Food Good experience Lifestyle

How Rethink Food Is Combating Hunger in the Most Expensive City in the World

Written by Jimmy Rustling

When it comes to feeding New Yorkers in need, Rethink Food is stepping up to the plate with a side helping of dignity and grace. A 2023 report developed in collaboration with McKinsey & Company found that 1 in 10 New Yorkers are uncertain about where their next meal will come from while living in one of the most expensive cities in the world. Rethink Food is dedicated to improving that problem one day at a time.

Currently serving meals to those in need in New York City, Chicago, Miami, and Nashville, Tennessee, Rethink Food is dedicated to strengthening community bonds and partnering with restaurants and grocery stores to make sure excess food ends up in the hands of those who need it rather than wasting it. Each week, the nonprofit procures thousands of pounds of donated ingredients and transforms them into fresh meals with innovative preparation and recipes by a team of expert culinary professionals .

Rethink Food recently made headlines in the Big Apple for its initiative to provide sustenance for residents of Queens’ Queensbridge Houses, the largest housing project in North America. Rethink Food co-founder and Eleven Madison Park restaurateur Daniel Humm acknowledged a need for food in Queensbridge and he and the Rethink Food team dished out Mexican and West African feasts. “Food is just such a powerful thing,” Humm said. “As we started this work, it just brought a lot of joy and happiness.”

Rethink Food has served more than  5 million meals since it started in 2017. Its partnerships with local restaurants have been paramount to getting meals to more of those in need, with more than 40 eateries and food businesses involved and $50 million going into NYC restaurants. Rethink Food’s X — formerly known as Twitter — recently shared coverage of Rethink Food and Brookfield Properties hosting multiple restaurant and food and beverage partners from Manhattan West for lunch to discuss expanding its reach in New York Cit y.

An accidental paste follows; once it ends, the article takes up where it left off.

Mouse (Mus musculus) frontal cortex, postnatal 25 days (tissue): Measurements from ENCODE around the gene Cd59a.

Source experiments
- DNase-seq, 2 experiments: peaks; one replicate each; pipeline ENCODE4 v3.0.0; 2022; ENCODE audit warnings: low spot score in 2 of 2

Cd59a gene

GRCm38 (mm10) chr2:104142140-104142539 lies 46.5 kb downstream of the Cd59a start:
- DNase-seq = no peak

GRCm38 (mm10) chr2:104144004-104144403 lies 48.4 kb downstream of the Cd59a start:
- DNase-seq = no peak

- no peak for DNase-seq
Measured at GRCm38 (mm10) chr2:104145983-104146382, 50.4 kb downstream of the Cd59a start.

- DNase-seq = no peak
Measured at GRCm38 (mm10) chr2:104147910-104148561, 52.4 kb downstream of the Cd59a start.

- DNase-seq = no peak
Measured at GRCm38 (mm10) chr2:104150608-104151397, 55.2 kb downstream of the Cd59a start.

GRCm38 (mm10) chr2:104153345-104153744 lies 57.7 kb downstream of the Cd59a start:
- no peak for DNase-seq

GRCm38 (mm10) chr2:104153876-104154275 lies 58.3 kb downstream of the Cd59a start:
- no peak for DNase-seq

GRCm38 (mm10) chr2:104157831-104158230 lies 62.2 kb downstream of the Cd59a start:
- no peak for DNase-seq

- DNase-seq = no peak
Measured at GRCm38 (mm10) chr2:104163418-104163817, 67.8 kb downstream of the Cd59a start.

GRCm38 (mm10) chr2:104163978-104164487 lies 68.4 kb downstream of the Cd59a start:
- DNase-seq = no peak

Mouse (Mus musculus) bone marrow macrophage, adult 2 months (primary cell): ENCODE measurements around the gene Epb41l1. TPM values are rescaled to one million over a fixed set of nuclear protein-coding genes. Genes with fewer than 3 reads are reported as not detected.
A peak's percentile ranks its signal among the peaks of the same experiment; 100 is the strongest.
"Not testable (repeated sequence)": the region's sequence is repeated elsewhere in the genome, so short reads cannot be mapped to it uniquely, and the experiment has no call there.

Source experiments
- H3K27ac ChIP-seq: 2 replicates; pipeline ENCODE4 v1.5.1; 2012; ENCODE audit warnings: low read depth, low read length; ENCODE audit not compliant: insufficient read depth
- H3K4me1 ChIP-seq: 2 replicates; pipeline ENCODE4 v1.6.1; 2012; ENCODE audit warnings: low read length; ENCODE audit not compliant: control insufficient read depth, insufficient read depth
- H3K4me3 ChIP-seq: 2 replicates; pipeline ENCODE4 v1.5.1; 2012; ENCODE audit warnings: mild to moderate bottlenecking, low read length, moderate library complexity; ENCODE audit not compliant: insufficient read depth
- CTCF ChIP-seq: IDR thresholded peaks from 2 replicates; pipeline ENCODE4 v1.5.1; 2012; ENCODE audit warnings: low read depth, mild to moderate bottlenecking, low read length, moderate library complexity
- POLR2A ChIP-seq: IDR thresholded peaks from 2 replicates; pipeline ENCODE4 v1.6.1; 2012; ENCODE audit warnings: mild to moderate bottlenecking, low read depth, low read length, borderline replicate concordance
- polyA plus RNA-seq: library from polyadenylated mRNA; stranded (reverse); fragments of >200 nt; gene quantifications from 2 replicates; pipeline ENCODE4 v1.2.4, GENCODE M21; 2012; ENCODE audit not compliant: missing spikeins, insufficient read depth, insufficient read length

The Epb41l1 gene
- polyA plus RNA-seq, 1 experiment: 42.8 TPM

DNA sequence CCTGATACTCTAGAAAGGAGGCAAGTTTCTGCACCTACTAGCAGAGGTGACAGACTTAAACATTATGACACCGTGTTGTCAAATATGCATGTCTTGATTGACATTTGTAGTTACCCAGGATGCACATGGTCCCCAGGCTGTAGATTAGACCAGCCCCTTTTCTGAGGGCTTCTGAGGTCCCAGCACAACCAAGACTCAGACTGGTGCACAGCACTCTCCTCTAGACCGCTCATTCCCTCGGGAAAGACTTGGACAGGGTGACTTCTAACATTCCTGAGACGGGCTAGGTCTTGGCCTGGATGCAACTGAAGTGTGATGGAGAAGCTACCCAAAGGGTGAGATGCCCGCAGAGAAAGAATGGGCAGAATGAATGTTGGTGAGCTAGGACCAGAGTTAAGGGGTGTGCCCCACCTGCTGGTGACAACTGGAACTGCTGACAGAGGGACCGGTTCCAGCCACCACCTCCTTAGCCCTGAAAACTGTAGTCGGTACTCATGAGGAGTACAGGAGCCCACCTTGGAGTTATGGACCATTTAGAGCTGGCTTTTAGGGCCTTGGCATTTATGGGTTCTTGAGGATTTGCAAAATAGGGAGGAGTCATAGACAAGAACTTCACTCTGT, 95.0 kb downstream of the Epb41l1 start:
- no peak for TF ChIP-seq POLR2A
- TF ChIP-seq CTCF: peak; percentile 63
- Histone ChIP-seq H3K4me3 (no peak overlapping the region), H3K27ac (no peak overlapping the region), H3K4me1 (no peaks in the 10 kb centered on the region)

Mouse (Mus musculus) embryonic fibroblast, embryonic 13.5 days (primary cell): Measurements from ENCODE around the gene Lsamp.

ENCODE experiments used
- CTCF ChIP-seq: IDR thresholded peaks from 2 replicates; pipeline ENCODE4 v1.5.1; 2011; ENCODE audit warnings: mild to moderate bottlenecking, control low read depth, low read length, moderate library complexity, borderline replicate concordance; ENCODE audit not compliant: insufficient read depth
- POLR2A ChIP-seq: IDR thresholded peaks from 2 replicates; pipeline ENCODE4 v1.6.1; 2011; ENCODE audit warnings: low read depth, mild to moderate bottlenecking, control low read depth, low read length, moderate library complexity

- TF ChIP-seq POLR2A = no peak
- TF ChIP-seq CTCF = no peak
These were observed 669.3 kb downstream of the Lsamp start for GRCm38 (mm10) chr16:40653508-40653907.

Research Shows the Power of Rethink Food’s Initiatives

Rethink Food collaborated with global consulting firm  single major food provider to prepare and convey meals to city agencies and community-based organizations.

Rethink Food’s sustainability model uses local restaurants that are predominantly minority- or women-owned local businesses to make meals and partners with City Harvest on New York state’s Restaurant Resiliency program . The $25 million grant program provides funding to restaurants opting to make meals for people within distressed or underrepresented commu nities.

The McKinsey report further examined Rethink Food’s positive influence on keeping dollars within New York City’s most vulnerable communities, increasing jobs by 50%, and broadening opportunities. It also looked into how upfront meal planning can decrease food waste. The report adds that there’s a goal to incentivize  more partners around local spending and strengthen employees’ lives with fair wages while bolstering community partnerships.

Rethink Food’s efforts haven’t gone unnoticed: In March 2023, New York City Mayor Eric Adams, New York City Council Speaker Adrienne E. Adams, and Kate MacKenzie, the executive director of the Mayor’s Office of Food Policy deemed March 27 Rethink Food Day for having handed out 10 million meals (at that time) to New Yorkers in need.